This reserve on the shore of the Western Cape, South Africa, features a colony of wild African penguins. These penguins are found in the waters off southern Africa and nest in colonies scattered along the coast. They are an endangered species, having been severely impacted by factors such as oil spills, the sale of their eggs as a delicacy, the use of their guano (which they need to make burrows) as fertilizer, and commercial trade in sardines and anchovies on which they feed.
What do you think they are talking about?
Penguins perch on the rocks lining the shore…..maybe thinking of a dive between crashing waves.
Penguins shelter from the winds that blow spindrift off cresting waves.
Rocks, constantly battered by the sea, are defining features on this Atlantic shore.
An abandoned seaside tower, a remnant of an old whaling station, serves as a sentinel for a colony of cormorants.
A solo cormorant flies across a rock face silhouetted by the churning surf below….
and three cormorants fly in a row farther offshore.
The first creatures I saw after arriving in Botswana were two birds native to southern Africa.
The first was the Burchell’s glossy starling, which gets its iridescence from a special structure in its feathers that acts as a prism and refracts light.
This exotic beauty, an Egyptian goose, with Hollywood-worthy eye makeup appears to be performing a repertoire on a balance beam.
These four images may be the very last ones of penguins that I ever post! Have I said that before?
These penguins, mostly Gentoos, huddle together against the swirling sand of the Falkland Islands.
These stately King penguins are taking a stroll along the shore of South Georgia Island.
Can anyone figure out why this penguin is named a Chinstrap?
And last, but certainly not least, this King penguin chick is not yet ready to learn what will become its most amazing skill: swimming.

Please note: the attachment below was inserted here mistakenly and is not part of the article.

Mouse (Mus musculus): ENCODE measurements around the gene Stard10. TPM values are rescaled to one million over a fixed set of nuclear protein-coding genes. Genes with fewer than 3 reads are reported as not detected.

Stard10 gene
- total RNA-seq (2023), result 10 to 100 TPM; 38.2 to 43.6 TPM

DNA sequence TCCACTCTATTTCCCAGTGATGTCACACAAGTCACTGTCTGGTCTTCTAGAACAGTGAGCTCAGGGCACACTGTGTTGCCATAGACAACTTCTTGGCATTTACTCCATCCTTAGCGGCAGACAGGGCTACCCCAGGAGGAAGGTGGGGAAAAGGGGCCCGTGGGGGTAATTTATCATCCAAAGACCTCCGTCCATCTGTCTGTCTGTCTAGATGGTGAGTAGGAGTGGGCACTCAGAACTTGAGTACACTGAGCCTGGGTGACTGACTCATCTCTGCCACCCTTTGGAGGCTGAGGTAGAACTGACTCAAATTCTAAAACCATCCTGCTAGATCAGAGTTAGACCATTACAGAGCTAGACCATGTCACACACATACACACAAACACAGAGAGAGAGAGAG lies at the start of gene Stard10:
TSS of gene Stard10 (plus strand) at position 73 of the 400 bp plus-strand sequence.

First it has to lose the hair!
This clever gull chose the best possible place to view the sunset at a cove in Laguna Beach, California.
This entertaining bird, native to eastern Australia, is named for its unique call that ends with the sound of a cracking whip. Its cry stands out among all the other sounds in the forest.
The Southern Cassowary is a tall, flightless bird native to the tropical rain forests of New Guinea and northeastern Australia. It is a treasure to see one of these birds in the wild, even though it is smart to keep your distance. Their numbers are rapidly declining due to a variety of factors–loss of habitat due to the development of the rain forests, fatalities after being stuck by automobiles, competition for food with wild boars imported from Europe, and attacks by wild dogs introduced to reduce the boar population.
The words that come to mind when I look at this bird are “confident” and “well fed.” The pelican’s stance is one that conveys comfort in, and possibly even enjoyment of, being close to a human with a camera. It lives in a preserve where it is protected and has ample food. Sure, the bird could fly away. But it didn’t!